The Chilcot inquiry, the long-anticipated official report into Britain's involvement in the 2003 Iraq war, will be published this week. The 2.6 million-word document will be released around 11am on Wednesday 6 July, nearly seven years after the inquiry was announced.

Here is everything you need to know about what will be one of the most important reports in the history of British politics.

What is the Chilcot inquiry?

The inquiry was launched in 2009 by former prime minister Gordon Brown to investigate the UK's decision to go into war in Iraq in 2003. Chaired by retired senior civil servant Sir John Chilcot, the report is estimated to have cost over £10 million of taxpayers' money.

It will examine political decisions from 2001 to 2009, including the decision to go to war, whether British troops were sufficiently prepared, the military action and whether there was adequate planning for the aftermath. The key point of the report is to identify "lessons that can be learned", so governments can act accordingly if a similar situation were to arise in future.

Chilcot: Iraq War
British soldiers approach a minefield during a drill in the Kuwaiti desert near Iraq's border in March 2003Oleg Popov/ Reuters

Why is a report being published?

Joining the US-led invasion of Iraq by the UK in March 2003 is one of the most controversial foreign policy decisions in British history. An anti-war motion was defeated in the Commons by 396 to 217, a majority of 179, despite a considerable Labour rebellion.

Millions took to the streets to protest against the war, but military intervention was launched 72 hours later, without explicit authorisation from the United Nations. This led to a long-running debate over whether the invasion of Iraq was lawful.

The main reason cited by Tony Blair for going to war was to remove chemical and biological weapons allegedly held by Iraq. A 2002 dossier which found "beyond doubt" that dictator Hussein had WMDs also stated such weapons could be ready for use within 45 minutes.

Troops had the sole objective of disarming the country of weapons of mass destruction and removing Hussein, but claims Iraq had WMDs were never substantiated - casting further doubt over the legitimacy of the invasion.

The death toll of the UK invasion was high, with 179 British service personnel and thousands of Iraqi civilians killed. A study published in the journal PLOS Medicine estimated the direct and indirect deaths attributable to the war in Iraq between 2003 and 2011 at around half a million. Although Hussein was removed from power, the invasion failed to stabilise the country, which has led to years of sectarian violence in the aftermath of the invasion.

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A protester waves a bloodied hand near Parliament in January 2015 in LondonPeter Macdiarmid/Getty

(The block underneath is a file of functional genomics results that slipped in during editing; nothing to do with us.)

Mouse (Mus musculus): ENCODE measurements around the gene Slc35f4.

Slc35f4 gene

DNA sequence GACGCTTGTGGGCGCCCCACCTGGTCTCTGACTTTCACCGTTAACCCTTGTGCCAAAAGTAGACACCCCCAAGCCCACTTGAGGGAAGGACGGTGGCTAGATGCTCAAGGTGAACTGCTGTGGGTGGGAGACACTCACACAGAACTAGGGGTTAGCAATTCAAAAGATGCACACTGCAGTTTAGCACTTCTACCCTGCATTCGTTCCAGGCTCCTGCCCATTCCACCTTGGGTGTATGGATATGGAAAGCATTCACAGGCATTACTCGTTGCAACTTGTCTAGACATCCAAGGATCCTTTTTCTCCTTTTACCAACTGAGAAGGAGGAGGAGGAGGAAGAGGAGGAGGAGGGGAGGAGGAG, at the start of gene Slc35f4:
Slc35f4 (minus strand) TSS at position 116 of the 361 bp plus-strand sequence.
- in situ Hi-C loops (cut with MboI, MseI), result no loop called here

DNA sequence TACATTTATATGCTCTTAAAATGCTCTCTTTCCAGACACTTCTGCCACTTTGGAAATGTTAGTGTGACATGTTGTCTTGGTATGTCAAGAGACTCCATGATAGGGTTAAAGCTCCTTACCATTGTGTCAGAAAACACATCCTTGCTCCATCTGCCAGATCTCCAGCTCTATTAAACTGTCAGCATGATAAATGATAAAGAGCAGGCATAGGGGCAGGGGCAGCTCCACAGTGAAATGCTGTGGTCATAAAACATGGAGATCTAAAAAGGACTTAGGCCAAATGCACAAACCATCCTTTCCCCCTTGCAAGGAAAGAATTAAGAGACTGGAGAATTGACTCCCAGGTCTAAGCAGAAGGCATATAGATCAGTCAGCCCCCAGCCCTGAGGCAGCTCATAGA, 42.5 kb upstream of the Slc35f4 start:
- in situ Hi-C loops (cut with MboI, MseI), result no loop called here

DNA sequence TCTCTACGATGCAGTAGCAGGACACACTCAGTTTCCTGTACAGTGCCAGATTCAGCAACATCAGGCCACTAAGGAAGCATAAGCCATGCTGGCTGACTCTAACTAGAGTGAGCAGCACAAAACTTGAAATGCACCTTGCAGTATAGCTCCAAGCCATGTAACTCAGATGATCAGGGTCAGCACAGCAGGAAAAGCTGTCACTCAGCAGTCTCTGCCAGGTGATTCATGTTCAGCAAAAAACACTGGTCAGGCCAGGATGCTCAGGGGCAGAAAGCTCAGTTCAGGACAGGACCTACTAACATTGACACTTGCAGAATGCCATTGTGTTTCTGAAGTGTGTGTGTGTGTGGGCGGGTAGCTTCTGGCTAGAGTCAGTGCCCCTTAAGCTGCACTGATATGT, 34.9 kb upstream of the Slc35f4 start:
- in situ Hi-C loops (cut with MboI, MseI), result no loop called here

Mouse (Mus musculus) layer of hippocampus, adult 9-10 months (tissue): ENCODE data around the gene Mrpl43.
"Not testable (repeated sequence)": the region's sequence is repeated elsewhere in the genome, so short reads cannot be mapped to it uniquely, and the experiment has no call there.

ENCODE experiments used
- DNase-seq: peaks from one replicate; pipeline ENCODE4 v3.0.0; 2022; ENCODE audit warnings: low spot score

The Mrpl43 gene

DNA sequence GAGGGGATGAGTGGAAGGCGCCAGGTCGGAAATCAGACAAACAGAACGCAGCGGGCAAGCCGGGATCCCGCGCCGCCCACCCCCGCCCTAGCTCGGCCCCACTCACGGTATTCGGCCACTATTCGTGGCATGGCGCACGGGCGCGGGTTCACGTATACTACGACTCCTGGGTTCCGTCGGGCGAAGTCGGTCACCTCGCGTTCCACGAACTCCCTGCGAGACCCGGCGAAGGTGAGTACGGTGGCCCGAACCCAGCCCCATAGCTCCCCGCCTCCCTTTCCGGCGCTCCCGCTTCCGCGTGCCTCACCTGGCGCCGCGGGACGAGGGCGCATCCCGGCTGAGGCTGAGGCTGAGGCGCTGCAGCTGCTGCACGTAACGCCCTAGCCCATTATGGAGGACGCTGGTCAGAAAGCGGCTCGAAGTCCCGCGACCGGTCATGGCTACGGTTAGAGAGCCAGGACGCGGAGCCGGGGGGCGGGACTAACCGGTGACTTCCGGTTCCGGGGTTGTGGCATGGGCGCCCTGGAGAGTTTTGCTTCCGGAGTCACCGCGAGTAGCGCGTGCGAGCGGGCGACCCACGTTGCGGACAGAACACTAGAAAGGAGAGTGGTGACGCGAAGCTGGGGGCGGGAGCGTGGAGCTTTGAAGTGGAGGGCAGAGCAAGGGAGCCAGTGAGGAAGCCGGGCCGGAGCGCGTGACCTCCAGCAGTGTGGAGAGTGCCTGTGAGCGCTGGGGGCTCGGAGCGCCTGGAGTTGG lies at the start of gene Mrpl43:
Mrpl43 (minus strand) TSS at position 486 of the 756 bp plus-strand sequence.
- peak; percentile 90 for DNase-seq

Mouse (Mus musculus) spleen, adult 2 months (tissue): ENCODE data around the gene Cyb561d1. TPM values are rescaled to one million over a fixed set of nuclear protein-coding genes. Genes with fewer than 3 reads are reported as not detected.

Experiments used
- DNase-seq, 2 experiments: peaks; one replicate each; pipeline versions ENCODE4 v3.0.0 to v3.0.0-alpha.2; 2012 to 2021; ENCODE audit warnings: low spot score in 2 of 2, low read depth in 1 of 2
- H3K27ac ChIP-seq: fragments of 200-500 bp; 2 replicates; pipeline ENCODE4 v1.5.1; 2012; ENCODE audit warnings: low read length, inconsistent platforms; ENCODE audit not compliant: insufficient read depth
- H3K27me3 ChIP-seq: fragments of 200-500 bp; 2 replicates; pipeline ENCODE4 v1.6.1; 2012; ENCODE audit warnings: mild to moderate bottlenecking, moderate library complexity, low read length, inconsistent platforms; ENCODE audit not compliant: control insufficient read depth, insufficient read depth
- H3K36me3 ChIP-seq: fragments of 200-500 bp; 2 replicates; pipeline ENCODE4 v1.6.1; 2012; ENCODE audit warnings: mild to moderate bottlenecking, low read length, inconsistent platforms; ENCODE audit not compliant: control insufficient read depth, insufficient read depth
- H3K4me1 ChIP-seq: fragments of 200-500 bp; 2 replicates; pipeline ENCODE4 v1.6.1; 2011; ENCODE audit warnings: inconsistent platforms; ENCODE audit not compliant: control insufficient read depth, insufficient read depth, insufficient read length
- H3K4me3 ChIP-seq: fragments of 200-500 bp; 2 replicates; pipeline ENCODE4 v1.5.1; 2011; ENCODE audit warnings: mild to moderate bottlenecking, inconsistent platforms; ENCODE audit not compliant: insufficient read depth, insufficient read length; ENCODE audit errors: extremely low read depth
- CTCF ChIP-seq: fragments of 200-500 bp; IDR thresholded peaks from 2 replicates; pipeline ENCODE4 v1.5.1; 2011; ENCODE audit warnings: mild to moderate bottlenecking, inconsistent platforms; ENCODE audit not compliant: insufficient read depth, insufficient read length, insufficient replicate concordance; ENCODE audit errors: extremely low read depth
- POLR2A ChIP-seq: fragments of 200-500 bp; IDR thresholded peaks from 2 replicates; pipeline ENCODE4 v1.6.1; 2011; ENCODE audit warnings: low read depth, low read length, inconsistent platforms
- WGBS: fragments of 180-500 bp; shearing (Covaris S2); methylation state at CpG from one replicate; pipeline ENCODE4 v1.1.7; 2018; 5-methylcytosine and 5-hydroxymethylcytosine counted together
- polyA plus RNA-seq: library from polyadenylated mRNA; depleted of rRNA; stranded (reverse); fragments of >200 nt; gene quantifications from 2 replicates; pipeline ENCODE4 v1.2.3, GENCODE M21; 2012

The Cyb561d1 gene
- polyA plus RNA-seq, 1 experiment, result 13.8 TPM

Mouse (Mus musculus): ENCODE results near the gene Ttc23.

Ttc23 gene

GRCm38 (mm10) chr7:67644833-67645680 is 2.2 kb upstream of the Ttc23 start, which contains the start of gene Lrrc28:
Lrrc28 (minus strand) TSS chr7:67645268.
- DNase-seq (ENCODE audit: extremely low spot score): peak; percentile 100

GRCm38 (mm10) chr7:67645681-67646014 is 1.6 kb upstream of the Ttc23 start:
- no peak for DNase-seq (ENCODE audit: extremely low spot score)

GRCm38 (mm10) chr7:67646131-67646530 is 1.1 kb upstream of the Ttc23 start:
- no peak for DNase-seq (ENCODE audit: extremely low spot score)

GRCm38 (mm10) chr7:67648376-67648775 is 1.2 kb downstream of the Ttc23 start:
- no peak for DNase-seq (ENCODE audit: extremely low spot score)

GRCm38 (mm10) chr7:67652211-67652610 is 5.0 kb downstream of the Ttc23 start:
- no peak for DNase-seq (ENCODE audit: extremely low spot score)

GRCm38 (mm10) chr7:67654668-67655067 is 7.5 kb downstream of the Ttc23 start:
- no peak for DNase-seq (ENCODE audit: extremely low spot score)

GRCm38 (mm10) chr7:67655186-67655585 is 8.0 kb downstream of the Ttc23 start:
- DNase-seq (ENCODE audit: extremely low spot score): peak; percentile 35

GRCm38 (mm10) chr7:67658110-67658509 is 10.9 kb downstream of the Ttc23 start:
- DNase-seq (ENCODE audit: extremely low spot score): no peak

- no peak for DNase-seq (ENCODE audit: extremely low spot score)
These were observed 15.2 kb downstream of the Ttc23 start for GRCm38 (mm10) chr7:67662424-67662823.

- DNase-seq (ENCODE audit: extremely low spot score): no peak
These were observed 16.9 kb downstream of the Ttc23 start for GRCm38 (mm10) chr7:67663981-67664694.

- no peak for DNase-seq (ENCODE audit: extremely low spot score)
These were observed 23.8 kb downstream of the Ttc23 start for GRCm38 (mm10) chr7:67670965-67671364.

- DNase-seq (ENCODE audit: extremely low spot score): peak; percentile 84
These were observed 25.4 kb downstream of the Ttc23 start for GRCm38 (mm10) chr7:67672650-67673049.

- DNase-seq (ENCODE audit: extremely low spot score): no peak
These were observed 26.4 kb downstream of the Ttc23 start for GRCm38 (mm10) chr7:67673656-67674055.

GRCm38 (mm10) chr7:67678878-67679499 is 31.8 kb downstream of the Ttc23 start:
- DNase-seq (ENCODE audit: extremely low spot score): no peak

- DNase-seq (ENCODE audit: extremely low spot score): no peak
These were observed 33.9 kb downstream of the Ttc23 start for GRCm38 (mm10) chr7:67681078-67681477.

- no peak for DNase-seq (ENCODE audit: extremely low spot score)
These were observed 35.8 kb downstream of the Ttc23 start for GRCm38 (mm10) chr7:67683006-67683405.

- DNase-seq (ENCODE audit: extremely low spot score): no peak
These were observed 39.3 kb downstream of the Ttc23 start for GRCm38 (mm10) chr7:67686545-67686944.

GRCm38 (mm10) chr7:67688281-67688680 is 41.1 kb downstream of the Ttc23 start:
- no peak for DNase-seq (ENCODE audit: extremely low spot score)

When will it be published?

The inquiry, led by Sir John Chilcot, will deliver its report around 11am on Wednesday 6 July. He will make a public statement about the report's findings at the Queen Elizabeth II Centre in central London, after which the 12-volume document will be published online on the Iraq Inquiry website.

Hard copies of the report will cost £767 each, but will be issued for free to family members of soldiers who died in the Iraq war. A 150-page executive summary will be available for £30.

Why has the inquiry taken so long?

When the inquiry was launched in 2009, it was expected to take no longer than two years. It has taken nearly seven, longer than British troops were stationed in Iraq, which has led to stinging criticism from relatives of those killed as well as politicians.

One of the reasons for the delay was the vast scope of the report and inquiry objectives. Other more contentious reasons for the delay included clashes between the inquiry panel and the government over what classified material could and could not be referred to or published alongside the report.

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Former prime minister Tony Blair and US president George W Bush are pictured in 2007Mark Wilson/Getty

In a statement made last August, Sir Chilcot said the report's interminable delay was partly attributable to the complicated protocols in requesting for classified documents, which included correspondence between the then prime minister Tony Blair and the former US president George W Bush.

"This has taken a considerable time. Some documents have been received only this year. The declassification process continues," he said at the time.

The British legal practice of Maxwellisation, which allows those due to be criticised in an official report to respond prior to its publication for fairness and accuracy, also led to extensive delays.

Will Tony Blair face legal consequences?

Anti-war campaigners have long-called for Blair to be put on trial for war crimes over his involvement in leading the UK into war in Iraq. Although his role in the war is expected to be heavily criticised, lawyers at the International Criminal Court have ruled out the possibility of the former prime minster facing trial for war crimes because the decision to go to war is outside the remit of the ICC, according to a Telegraph report. Individual soldiers may still face trial if evidence of abuse or torture is proven in the report.

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